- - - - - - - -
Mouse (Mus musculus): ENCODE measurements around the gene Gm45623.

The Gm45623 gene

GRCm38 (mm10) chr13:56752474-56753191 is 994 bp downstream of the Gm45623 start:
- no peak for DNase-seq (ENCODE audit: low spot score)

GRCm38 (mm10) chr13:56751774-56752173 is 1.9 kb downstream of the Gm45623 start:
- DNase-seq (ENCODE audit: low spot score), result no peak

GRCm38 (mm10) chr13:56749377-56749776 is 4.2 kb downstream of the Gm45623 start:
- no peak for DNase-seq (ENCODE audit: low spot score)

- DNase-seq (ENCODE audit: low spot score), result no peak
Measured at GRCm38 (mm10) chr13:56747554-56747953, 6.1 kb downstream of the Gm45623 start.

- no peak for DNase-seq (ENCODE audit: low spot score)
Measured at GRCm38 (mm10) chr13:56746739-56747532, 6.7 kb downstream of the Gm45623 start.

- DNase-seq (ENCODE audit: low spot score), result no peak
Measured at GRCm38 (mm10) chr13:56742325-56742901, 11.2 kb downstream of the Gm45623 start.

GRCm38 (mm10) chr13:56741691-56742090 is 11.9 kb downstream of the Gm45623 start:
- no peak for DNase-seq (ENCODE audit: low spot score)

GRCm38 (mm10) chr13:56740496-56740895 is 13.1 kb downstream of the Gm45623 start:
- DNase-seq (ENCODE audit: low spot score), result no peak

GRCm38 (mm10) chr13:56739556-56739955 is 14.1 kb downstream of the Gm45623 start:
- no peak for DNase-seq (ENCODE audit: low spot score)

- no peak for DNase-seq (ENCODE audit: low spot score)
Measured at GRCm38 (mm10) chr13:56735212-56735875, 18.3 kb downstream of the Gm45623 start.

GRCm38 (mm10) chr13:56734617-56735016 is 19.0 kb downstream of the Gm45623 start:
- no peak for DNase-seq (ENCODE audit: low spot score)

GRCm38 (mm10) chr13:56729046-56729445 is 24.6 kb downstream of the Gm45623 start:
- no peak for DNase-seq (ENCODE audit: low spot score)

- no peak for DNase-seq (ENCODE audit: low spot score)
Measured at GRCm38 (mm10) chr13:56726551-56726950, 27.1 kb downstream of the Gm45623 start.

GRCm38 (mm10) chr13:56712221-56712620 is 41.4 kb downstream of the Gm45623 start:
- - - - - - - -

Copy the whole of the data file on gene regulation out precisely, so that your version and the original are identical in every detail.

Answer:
Mouse (Mus musculus): ENCODE measurements around the gene Gm45623.

The Gm45623 gene

GRCm38 (mm10) chr13:56752474-56753191 is 994 bp downstream of the Gm45623 start:
- no peak for DNase-seq (ENCODE audit: low spot score)

GRCm38 (mm10) chr13:56751774-56752173 is 1.9 kb downstream of the Gm45623 start:
- DNase-seq (ENCODE audit: low spot score), result no peak

GRCm38 (mm10) chr13:56749377-56749776 is 4.2 kb downstream of the Gm45623 start:
- no peak for DNase-seq (ENCODE audit: low spot score)

- DNase-seq (ENCODE audit: low spot score), result no peak
Measured at GRCm38 (mm10) chr13:56747554-56747953, 6.1 kb downstream of the Gm45623 start.

- no peak for DNase-seq (ENCODE audit: low spot score)
Measured at GRCm38 (mm10) chr13:56746739-56747532, 6.7 kb downstream of the Gm45623 start.

- DNase-seq (ENCODE audit: low spot score), result no peak
Measured at GRCm38 (mm10) chr13:56742325-56742901, 11.2 kb downstream of the Gm45623 start.

GRCm38 (mm10) chr13:56741691-56742090 is 11.9 kb downstream of the Gm45623 start:
- no peak for DNase-seq (ENCODE audit: low spot score)

GRCm38 (mm10) chr13:56740496-56740895 is 13.1 kb downstream of the Gm45623 start:
- DNase-seq (ENCODE audit: low spot score), result no peak

GRCm38 (mm10) chr13:56739556-56739955 is 14.1 kb downstream of the Gm45623 start:
- no peak for DNase-seq (ENCODE audit: low spot score)

- no peak for DNase-seq (ENCODE audit: low spot score)
Measured at GRCm38 (mm10) chr13:56735212-56735875, 18.3 kb downstream of the Gm45623 start.

GRCm38 (mm10) chr13:56734617-56735016 is 19.0 kb downstream of the Gm45623 start:
- no peak for DNase-seq (ENCODE audit: low spot score)

GRCm38 (mm10) chr13:56729046-56729445 is 24.6 kb downstream of the Gm45623 start:
- no peak for DNase-seq (ENCODE audit: low spot score)

- no peak for DNase-seq (ENCODE audit: low spot score)
Measured at GRCm38 (mm10) chr13:56726551-56726950, 27.1 kb downstream of the Gm45623 start.

GRCm38 (mm10) chr13:56712221-56712620 is 41.4 kb downstream of the Gm45623 start: